Bài giảng ECE 250 Algorithms and Data Structures - 04. Proof by Induction

In this topic, we have discussed: – We discussed the inductive principle – Ten different examples – Proof by induction can be applied incorrectly – Why it works – Strong induction – Some geometric problems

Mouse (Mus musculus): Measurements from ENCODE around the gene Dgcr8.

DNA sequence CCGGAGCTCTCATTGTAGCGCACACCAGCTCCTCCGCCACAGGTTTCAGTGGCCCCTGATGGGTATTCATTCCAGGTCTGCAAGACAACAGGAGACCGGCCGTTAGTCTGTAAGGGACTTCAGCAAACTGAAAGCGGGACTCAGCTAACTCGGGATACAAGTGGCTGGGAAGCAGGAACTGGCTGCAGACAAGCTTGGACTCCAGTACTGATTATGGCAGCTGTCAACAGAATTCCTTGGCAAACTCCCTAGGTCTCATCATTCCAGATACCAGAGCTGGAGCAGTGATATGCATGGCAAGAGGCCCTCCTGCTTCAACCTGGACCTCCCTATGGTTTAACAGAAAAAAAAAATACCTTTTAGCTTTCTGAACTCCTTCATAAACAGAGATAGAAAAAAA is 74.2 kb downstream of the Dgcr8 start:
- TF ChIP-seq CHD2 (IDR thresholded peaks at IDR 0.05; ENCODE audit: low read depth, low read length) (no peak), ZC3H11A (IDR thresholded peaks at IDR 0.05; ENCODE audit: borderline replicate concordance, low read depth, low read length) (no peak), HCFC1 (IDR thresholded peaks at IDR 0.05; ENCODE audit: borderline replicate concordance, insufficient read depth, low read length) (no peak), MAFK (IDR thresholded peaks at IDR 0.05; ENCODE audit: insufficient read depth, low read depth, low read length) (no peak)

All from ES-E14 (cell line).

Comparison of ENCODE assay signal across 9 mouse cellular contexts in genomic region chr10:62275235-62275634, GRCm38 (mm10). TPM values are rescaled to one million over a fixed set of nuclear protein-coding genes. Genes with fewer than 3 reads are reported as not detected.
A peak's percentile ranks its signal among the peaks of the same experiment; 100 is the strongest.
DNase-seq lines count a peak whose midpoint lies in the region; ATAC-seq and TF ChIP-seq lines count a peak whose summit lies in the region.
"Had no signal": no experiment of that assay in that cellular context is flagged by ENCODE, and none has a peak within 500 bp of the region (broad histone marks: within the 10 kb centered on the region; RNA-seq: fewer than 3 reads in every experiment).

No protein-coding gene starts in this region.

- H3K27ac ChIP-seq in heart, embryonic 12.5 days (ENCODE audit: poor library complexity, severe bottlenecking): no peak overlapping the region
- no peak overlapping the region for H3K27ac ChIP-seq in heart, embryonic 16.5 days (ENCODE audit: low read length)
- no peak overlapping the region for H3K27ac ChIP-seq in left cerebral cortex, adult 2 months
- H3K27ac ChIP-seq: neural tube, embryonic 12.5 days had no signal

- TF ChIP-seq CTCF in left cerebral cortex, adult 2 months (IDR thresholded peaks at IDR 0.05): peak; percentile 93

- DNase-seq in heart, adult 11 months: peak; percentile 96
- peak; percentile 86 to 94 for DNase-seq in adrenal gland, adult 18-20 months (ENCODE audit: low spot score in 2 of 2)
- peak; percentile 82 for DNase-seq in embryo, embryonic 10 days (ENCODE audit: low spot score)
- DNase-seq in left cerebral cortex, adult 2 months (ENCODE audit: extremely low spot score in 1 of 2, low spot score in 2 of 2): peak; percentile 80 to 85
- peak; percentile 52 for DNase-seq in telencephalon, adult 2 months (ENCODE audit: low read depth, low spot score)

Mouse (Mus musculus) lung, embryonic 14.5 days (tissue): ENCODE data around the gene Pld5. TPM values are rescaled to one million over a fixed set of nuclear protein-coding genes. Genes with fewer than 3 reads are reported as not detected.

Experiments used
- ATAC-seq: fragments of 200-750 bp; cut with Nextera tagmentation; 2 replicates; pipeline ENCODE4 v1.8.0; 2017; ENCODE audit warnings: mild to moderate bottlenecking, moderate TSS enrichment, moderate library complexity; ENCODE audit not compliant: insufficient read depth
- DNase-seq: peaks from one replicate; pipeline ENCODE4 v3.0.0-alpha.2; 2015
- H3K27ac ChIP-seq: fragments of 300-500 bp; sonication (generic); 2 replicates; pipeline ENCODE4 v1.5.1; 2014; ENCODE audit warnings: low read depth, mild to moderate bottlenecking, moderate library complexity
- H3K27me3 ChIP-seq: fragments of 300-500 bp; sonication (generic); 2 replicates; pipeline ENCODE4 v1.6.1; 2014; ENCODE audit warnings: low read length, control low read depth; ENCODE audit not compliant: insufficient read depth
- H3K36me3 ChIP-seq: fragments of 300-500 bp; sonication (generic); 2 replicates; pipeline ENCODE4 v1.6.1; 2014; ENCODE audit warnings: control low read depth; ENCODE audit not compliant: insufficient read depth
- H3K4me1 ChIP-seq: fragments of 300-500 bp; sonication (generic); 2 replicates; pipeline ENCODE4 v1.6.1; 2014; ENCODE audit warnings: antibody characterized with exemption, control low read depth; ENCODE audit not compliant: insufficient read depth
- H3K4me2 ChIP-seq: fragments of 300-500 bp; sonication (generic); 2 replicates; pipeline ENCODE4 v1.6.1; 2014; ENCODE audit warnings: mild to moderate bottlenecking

pdf44 trang | Chia sẻ: vutrong32 | Ngày: 17/10/2018 | Lượt xem: 250 | Lượt tải: 1download
Bạn đang xem trước 20 trang tài liệu Bài giảng ECE 250 Algorithms and Data Structures - 04. Proof by Induction, để xem tài liệu hoàn chỉnh bạn click vào nút DOWNLOAD ở trên